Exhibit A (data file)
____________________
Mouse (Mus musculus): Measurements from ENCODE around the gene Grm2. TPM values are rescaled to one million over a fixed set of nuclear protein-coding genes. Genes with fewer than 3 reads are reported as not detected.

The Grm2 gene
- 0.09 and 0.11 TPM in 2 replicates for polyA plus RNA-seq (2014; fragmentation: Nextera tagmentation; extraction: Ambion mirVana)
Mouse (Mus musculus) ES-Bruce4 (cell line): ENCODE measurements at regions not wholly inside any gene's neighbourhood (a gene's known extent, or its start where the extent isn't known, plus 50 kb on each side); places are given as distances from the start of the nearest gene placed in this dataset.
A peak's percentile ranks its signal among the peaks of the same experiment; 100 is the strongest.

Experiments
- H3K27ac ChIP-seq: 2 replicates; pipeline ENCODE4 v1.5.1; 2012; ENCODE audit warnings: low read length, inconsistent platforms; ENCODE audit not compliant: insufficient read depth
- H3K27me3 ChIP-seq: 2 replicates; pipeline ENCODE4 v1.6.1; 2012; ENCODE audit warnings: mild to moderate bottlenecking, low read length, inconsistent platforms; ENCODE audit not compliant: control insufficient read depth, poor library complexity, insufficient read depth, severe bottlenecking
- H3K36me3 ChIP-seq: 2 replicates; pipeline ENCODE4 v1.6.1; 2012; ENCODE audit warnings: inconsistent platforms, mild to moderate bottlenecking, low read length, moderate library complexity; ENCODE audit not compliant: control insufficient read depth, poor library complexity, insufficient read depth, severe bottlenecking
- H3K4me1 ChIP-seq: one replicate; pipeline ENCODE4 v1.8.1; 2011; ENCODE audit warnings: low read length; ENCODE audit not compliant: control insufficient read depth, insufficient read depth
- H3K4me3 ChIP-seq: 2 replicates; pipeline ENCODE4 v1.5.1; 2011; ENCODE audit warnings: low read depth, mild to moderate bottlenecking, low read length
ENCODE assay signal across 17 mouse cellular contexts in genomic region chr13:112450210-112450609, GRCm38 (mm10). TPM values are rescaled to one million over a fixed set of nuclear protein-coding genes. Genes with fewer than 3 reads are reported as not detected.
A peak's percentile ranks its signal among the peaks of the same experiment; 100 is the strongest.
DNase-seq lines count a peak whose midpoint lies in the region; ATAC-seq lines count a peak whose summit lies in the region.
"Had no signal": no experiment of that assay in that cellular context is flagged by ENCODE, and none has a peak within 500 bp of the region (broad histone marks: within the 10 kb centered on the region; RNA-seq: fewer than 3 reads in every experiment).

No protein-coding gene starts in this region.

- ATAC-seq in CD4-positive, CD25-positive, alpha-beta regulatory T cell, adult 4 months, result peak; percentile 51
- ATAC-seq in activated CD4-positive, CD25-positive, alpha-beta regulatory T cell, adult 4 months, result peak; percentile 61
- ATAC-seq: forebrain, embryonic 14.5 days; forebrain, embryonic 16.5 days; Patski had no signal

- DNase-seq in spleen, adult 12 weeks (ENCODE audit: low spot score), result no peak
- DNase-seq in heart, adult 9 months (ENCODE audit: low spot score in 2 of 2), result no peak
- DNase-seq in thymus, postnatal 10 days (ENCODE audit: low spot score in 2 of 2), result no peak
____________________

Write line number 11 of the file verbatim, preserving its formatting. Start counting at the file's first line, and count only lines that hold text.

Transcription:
- H3K4me3 ChIP-seq: 2 replicates; pipeline ENCODE4 v1.5.1; 2011; ENCODE audit warnings: low read depth, mild to moderate bottlenecking, low read length